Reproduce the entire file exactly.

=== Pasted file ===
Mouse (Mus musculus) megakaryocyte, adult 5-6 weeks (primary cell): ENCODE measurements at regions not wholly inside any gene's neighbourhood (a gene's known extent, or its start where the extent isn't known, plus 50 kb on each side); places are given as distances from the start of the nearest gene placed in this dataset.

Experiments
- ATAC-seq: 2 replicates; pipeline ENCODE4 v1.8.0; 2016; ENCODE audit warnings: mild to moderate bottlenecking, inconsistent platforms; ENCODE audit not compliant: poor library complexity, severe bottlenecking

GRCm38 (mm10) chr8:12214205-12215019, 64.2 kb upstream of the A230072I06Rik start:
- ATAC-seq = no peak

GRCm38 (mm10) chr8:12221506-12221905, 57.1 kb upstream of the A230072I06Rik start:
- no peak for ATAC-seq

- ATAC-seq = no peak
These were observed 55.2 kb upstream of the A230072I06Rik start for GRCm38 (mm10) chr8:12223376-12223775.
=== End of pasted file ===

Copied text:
Mouse (Mus musculus) megakaryocyte, adult 5-6 weeks (primary cell): ENCODE measurements at regions not wholly inside any gene's neighbourhood (a gene's known extent, or its start where the extent isn't known, plus 50 kb on each side); places are given as distances from the start of the nearest gene placed in this dataset.

Experiments
- ATAC-seq: 2 replicates; pipeline ENCODE4 v1.8.0; 2016; ENCODE audit warnings: mild to moderate bottlenecking, inconsistent platforms; ENCODE audit not compliant: poor library complexity, severe bottlenecking

GRCm38 (mm10) chr8:12214205-12215019, 64.2 kb upstream of the A230072I06Rik start:
- ATAC-seq = no peak

GRCm38 (mm10) chr8:12221506-12221905, 57.1 kb upstream of the A230072I06Rik start:
- no peak for ATAC-seq

- ATAC-seq = no peak
These were observed 55.2 kb upstream of the A230072I06Rik start for GRCm38 (mm10) chr8:12223376-12223775.